Meet up in Estes Park, Colorado, USA with John Upshaw and Paul Carlson

by Paul Carlson on 2021/07/13

I met with John Upshaw on Friday and Saturday mornings, July 9 and 10 in Estes Park, Colorado while he and his family were vacationing there.

John helped me in some areas that I had questions about. Basically, Saturday was a review of what we talked about on Friday with a few enhancements.

We started reviewing some of the features of our foundation exercises (基本功) starting with Twisting the Towel. Actually we only got as far as Fetch Water and Six Sealing Four Closing. All of what we worked on in Twisting the Towel are also the basic requirements in the other foundations as well.

For Twisting the Towel, starting in a medium horse stance these are the things we need to keep in mind in our training:

    • Keep body erect.
    • Rotate the pelvis under and forward some but not too much.
    • Keep the head up, tuck the chin.
    • There should be a line from the Bai Hui point to the Hui Yin.
    • Push the shoulders down, push the kuas up. They should seek each other.
    • Sink the chest. Hollowing the chest makes room for the shoulders so they can form the relationship with the kuas. Otherwise the chest gets in the way.

Initiate the exercise by opening the kua and pushing it forward. The elbow should be squeezed toward the centerline so the forearm and elbow can move into a small tube sticking out from the center of the body at a 90 degree angle. At the start the elbows should not be sticking out but should not be too tight to the body because then there is no where for them to go. As this exercise is done we need to squeeze the kua and shoulder toward each other, hollow the chest, and push the elbow inward. Doing this helps the shoulder to open up. All this is while keeping the shoulders from turning forward and backward. The energy should come out through the hand, actually the middle finger. In doing this it is helpful to maintain a Tile Hand.

The differences for Fetch Water and Six Sealing Four Closing are the stance (a half horse stance) and the starting position of the hands and forearms. The basics are the same. We also need to keep in mind the line created by the arms and hands. The wrists should always be kept straight. At the end of each exercise we need to create a stretch along the lines we created. The stretch is internal and expresses itself very little visually. Shoulders should still be squeezing toward the kuas and the chest should still be hollow.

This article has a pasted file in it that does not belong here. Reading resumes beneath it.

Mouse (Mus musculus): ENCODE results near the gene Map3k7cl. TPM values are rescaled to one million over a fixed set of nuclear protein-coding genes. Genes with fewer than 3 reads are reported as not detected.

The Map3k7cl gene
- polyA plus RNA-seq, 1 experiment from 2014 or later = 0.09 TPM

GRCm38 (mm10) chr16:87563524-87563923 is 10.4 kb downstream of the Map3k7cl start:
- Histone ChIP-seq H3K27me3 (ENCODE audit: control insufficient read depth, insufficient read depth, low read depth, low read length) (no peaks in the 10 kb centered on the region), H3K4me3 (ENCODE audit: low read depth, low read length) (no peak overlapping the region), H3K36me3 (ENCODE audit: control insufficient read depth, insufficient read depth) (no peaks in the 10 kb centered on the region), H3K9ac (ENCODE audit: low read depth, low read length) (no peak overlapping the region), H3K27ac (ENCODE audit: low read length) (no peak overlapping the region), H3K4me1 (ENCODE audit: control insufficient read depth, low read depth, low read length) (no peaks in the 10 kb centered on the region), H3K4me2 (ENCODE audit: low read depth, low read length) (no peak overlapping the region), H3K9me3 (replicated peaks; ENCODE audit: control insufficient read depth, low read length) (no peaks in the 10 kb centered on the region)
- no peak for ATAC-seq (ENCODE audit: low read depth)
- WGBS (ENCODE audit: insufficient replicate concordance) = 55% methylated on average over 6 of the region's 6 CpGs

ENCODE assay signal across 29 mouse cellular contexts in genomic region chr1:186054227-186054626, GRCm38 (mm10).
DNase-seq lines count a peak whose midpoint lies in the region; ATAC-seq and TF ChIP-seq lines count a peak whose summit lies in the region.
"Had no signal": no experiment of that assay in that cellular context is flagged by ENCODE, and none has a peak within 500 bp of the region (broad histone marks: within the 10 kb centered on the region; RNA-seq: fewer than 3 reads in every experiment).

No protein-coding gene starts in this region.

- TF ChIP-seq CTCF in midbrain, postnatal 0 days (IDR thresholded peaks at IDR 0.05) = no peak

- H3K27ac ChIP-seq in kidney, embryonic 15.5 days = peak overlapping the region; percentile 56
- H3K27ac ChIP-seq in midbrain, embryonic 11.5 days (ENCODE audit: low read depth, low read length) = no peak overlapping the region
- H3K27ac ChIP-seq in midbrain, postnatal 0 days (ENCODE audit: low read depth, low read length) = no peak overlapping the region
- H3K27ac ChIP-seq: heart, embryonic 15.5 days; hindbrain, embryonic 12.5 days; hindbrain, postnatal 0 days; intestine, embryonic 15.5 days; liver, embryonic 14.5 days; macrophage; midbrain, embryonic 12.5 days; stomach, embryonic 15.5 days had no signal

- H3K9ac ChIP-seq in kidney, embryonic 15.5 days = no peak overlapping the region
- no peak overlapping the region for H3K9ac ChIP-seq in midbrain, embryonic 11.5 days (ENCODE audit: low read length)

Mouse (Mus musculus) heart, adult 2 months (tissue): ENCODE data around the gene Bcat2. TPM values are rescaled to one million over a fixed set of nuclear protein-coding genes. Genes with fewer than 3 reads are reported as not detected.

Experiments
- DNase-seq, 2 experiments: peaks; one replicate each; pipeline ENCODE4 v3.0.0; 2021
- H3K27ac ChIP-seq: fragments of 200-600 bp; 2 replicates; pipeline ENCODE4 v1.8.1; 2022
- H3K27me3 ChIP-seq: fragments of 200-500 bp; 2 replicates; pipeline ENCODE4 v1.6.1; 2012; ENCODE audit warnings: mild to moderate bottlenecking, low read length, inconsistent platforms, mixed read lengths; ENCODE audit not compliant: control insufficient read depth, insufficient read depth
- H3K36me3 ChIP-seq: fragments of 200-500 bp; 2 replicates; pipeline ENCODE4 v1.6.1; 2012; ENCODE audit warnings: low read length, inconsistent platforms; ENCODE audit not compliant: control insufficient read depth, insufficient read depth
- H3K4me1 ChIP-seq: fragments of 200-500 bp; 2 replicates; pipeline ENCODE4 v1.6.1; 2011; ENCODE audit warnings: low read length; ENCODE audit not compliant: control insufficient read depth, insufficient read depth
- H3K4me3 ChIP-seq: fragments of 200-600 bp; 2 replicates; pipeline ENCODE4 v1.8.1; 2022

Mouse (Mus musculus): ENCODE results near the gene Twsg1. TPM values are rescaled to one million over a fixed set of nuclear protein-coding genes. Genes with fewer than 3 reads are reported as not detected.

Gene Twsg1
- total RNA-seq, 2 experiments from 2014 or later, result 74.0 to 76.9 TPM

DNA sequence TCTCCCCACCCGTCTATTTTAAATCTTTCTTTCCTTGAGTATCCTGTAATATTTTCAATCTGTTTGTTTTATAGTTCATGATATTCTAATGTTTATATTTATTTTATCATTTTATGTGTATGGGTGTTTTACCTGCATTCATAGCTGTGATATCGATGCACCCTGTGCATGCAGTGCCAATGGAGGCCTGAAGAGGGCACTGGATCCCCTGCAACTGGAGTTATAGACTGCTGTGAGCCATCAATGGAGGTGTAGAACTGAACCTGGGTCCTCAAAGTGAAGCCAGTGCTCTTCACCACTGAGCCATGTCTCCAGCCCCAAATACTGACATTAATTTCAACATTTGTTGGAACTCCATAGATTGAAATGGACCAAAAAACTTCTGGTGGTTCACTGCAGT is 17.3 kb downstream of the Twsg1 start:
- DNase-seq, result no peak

I know nothing about push hands, so I asked John to give me an introduction into push hands. Of course, foundations are foundations and are the same in the forms, in push hands, and other applications. So, the foundations we worked on are an integral part of push hands. We worked on a drill called Long Line/Short Line. This involves finding your opponent’s line, creating your line, and cutting your opponent’s line to make his line short. You cross the length of your line across the width of your opponent’s line to “cut” it and shorten their line.

The drill goes like this. You and your opponent engage. You need to match your opponent. Matching means, matching the force he exerts on you. Don’t try to overcome him with strength and don’t let him overcome you. Part of this matching is finding his line. It is probably long because it comes from his back foot to the point of engagement. The next step is to create a line of your own; extend it; stretch. Then you find a place to cut his long line and shorten it. This place is a fixed spot. Somewhere on his line we cut it by only a touch. No force is applied. We are not to try to change his line except find a place to cut it (touch it).

Next is to add something. That something can be a stretch, it can be a rotation, or maybe can be to take his space.

If all goes as planned, your opponent is moved and he may not even know how it happened. You may not know how it happen either. We worked on this some and it is amazing. John could do this to me and I would not be able to resist. In fact, I wouldn’t even know something was happening until I was moved out of position. Then when I tried it with him, it seems as though I could do it but I didn’t really realize that I did something. I didn’t feel that I was doing anything.

We worked on this for awhile. I feel that it is really tough to grasp the idea that this actually works. I think that I will need more experience to really find out what is happening with this drill. Hopefully someday I will be able to move out of the basement and go to level 1.

{ 1 comment… read it below or add one }

John Upshaw July 13, 2021 at 5:36 pm

Thanks for the summary Paul! I look forward to seeing you at the North American Practical Method Training Camp in Iowa next week.


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